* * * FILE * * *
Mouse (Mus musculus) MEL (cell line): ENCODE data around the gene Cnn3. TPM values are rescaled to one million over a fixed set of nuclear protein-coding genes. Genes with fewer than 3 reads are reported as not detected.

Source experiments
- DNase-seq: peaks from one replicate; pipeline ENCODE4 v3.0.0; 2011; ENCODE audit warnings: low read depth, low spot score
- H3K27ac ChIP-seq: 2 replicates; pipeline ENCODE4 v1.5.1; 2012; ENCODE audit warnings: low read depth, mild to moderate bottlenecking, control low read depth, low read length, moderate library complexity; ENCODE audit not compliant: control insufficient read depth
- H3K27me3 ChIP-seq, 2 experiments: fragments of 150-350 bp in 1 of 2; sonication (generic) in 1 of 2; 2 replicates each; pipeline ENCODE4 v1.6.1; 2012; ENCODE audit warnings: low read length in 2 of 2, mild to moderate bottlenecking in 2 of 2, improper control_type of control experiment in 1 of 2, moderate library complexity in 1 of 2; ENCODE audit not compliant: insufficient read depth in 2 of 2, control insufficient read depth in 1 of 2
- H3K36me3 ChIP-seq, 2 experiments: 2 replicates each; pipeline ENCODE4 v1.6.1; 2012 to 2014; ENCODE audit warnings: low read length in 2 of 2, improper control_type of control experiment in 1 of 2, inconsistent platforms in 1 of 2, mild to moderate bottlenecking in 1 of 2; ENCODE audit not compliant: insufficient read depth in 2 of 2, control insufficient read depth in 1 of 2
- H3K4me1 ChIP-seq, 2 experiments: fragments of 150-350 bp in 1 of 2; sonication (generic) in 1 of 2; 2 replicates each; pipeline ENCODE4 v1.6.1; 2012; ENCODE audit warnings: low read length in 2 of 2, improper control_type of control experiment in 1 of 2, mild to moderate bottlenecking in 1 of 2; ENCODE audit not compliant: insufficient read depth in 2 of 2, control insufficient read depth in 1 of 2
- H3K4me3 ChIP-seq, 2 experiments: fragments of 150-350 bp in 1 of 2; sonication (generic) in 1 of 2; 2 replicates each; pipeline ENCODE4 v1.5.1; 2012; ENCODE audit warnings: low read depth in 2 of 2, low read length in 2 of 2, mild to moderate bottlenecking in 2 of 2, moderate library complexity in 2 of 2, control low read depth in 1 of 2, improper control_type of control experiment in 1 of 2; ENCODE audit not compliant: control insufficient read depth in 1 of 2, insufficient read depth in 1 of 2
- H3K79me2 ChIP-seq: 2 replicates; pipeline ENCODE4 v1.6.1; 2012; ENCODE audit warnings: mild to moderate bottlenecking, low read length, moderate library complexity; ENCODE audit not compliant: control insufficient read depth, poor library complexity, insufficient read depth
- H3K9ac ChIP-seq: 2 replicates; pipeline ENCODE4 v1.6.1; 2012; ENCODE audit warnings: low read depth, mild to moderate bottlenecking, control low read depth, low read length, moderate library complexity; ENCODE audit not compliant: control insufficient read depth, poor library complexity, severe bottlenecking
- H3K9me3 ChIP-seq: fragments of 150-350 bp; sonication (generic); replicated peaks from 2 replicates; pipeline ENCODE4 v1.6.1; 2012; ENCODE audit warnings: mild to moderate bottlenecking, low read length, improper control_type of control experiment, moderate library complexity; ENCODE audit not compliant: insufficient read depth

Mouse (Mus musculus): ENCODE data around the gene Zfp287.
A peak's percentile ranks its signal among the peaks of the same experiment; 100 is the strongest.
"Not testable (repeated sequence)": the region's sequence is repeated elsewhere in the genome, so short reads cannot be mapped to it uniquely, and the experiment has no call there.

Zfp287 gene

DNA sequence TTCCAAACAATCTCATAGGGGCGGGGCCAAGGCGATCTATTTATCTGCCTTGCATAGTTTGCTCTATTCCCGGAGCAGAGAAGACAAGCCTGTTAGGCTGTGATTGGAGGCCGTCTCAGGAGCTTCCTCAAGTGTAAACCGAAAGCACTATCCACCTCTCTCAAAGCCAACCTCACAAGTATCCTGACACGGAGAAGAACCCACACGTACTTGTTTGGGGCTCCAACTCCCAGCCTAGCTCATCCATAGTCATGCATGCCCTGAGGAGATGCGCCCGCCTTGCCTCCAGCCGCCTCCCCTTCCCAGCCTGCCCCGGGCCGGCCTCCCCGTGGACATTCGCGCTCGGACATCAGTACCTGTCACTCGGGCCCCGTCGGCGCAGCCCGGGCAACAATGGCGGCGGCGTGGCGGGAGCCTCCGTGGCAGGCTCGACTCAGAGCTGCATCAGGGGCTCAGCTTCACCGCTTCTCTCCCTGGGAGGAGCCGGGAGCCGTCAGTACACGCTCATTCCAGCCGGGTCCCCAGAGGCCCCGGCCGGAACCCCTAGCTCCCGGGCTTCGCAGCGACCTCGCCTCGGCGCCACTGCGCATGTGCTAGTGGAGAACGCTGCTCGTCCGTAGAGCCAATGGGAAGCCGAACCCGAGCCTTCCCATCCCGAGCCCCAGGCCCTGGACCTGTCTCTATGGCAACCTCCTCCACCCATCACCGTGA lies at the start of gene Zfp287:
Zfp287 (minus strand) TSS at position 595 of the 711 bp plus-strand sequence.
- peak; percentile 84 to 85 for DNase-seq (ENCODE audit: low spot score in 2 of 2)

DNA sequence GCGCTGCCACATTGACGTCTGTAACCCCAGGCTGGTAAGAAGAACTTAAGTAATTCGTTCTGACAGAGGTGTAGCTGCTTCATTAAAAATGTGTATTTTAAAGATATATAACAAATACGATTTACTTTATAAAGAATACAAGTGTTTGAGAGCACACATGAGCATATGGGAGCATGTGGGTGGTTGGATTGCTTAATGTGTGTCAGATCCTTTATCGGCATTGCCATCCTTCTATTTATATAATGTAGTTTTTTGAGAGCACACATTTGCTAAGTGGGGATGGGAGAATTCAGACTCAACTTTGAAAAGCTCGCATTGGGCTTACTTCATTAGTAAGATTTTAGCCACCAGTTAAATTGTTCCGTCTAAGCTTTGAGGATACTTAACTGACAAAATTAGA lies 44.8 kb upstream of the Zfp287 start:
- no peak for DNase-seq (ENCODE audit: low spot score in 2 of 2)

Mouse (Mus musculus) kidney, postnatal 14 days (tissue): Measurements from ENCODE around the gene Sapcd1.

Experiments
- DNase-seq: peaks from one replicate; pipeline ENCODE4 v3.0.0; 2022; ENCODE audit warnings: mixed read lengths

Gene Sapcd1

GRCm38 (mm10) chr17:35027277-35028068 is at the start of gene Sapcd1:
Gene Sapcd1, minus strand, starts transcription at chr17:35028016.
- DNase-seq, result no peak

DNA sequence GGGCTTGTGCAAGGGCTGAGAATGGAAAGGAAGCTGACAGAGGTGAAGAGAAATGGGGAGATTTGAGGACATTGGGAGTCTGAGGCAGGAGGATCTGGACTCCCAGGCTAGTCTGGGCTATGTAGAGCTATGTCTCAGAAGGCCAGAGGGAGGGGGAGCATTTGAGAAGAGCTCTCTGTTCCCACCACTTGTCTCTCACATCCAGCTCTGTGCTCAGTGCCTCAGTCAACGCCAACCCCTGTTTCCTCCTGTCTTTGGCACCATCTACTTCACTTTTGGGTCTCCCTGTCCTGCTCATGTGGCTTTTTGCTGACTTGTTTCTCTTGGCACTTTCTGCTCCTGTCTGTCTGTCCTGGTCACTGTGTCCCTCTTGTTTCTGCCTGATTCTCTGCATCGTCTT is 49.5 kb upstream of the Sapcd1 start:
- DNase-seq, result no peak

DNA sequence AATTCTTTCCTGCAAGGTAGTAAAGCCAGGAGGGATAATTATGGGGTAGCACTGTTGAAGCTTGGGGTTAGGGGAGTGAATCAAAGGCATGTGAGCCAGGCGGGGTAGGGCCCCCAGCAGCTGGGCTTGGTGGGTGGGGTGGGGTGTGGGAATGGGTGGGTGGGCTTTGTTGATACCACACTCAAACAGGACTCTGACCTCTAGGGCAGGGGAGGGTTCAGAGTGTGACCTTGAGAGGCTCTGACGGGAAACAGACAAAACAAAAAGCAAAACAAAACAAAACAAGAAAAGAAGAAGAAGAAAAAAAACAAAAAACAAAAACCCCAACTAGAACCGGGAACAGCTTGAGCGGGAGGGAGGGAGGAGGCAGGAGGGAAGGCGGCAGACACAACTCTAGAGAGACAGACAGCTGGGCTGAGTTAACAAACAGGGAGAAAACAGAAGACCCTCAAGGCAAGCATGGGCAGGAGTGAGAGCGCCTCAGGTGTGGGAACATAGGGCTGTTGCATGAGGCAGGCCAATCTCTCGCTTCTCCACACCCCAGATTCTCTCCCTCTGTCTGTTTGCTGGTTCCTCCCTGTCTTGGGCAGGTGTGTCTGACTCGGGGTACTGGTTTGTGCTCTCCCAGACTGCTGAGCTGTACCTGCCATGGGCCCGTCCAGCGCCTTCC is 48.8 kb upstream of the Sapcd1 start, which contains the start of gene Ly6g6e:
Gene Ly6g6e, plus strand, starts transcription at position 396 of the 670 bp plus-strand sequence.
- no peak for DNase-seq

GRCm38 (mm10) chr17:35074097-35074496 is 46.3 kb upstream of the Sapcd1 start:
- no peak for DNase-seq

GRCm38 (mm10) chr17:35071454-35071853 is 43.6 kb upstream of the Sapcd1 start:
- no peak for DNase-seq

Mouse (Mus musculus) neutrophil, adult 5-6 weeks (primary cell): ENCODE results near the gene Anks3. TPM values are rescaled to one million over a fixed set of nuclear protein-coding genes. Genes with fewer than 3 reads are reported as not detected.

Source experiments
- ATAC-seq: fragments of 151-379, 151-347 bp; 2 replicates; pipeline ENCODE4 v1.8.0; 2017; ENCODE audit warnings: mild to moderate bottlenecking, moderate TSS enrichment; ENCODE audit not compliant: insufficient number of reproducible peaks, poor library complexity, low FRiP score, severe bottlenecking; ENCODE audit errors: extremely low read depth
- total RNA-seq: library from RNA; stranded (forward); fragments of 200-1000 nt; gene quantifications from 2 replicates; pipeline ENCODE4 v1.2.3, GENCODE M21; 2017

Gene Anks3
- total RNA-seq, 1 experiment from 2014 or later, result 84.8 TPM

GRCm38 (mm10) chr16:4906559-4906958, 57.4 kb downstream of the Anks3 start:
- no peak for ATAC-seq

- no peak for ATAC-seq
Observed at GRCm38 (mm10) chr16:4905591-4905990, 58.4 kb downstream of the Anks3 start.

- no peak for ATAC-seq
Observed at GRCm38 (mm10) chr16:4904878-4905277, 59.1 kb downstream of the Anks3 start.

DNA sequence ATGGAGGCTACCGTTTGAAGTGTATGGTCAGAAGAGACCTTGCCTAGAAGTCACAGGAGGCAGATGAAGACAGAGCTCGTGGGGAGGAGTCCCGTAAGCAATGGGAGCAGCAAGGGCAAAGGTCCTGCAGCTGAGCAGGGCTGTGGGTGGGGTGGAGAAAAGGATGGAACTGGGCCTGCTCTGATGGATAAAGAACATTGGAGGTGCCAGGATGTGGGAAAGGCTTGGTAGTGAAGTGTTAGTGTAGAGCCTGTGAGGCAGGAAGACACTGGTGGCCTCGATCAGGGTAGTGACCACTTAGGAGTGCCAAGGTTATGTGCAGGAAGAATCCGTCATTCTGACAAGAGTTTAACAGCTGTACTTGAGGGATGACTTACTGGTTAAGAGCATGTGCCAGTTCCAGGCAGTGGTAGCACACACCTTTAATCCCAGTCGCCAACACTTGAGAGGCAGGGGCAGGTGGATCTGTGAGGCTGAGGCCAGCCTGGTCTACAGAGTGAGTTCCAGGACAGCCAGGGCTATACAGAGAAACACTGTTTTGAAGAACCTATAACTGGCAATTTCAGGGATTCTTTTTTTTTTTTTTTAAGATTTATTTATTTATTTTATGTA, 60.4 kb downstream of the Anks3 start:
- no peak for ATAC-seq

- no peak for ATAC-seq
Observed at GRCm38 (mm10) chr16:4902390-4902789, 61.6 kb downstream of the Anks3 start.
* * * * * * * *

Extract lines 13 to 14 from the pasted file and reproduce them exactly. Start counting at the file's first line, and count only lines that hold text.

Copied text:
A peak's percentile ranks its signal among the peaks of the same experiment; 100 is the strongest.
"Not testable (repeated sequence)": the region's sequence is repeated elsewhere in the genome, so short reads cannot be mapped to it uniquely, and the experiment has no call there.